The Cytosponge test is a short procedure that can take place in a regular GP surgery with the help of a nurse or a GP. The aim of the test is to help detect the condition of Barrett’s Oesophagus. Patients diagnosed with this condition are advised to have regular check-ups due to a slightly increased risk of cancer of the oesophagus (also known as the food pipe or gullet).
Patients who have had gastroesophageal reflux disease (also known as acid reflux) symptoms for a long time have a higher chance of developing Barrett’s Oesophagus. Therefore, they are invited to take the Cytosponge test.
The Cytosponge is a sponge shaped like a sphere that is compressed within a gelatine capsule. The capsule is around 2 centimetres long – the size of a 20 pence coin – and is attached to a string. The capsule is swallowed while the nurse holds onto the string.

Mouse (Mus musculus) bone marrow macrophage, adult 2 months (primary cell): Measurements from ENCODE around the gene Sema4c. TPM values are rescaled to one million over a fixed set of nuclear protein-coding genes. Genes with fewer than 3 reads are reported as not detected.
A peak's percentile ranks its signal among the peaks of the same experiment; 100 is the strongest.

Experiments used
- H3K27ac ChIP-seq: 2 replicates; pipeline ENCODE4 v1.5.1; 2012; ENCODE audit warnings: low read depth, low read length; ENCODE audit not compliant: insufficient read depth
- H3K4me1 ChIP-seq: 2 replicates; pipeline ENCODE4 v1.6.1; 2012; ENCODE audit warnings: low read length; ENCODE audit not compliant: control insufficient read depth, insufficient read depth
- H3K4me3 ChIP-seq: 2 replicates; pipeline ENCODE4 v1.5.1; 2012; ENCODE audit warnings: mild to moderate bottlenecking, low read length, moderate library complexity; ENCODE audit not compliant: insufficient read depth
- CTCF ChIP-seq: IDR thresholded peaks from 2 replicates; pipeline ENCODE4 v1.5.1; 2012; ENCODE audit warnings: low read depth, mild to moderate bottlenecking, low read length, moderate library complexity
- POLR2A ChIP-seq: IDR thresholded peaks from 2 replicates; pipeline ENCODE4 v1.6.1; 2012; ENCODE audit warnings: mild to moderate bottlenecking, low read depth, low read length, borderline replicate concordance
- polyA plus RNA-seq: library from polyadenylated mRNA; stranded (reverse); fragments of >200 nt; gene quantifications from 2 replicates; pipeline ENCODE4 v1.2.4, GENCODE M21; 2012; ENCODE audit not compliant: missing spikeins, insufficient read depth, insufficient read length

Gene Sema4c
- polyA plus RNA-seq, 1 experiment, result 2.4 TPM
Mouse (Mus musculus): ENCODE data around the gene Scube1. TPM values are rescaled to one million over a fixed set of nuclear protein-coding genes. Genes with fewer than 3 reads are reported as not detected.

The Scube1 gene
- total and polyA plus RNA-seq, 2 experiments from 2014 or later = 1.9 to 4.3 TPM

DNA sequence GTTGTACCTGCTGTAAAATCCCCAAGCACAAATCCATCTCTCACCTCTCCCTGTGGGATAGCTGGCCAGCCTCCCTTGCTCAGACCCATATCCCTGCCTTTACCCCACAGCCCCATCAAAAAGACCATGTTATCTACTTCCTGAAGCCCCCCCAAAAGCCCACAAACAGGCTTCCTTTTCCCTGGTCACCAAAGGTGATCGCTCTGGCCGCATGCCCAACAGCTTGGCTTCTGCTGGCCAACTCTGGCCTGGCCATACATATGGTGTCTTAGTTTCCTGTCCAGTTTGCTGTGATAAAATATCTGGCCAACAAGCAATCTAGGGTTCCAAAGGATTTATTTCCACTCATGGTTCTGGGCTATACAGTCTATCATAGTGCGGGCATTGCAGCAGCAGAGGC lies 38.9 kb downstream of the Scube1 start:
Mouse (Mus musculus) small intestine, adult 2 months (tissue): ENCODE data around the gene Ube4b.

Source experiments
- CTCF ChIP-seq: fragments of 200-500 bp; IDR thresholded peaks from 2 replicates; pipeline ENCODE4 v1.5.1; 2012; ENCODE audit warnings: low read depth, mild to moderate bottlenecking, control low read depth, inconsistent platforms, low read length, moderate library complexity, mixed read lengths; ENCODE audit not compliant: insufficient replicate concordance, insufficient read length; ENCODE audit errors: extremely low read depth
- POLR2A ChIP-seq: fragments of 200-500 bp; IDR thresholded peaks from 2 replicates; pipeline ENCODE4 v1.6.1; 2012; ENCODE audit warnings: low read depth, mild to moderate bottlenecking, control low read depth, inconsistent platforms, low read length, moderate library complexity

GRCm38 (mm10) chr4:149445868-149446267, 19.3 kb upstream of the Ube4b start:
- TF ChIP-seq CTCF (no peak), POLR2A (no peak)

After 5 to 7 minutes, the capsule dissolves in the stomach, allowing the sponge to expand. Once that time is up, the nurse pulls the sponge from the stomach through the oesophagus to the mouth. This only takes one or two seconds.
The sponge will now contain cells from the inner lining of the oesophagus. The sponge will then be sent to a lab. In the lab, the sponge is tested to detect signs of Barrett’s Oesophagus. After a few weeks, the results are sent back to the GP who will discuss them with the patient.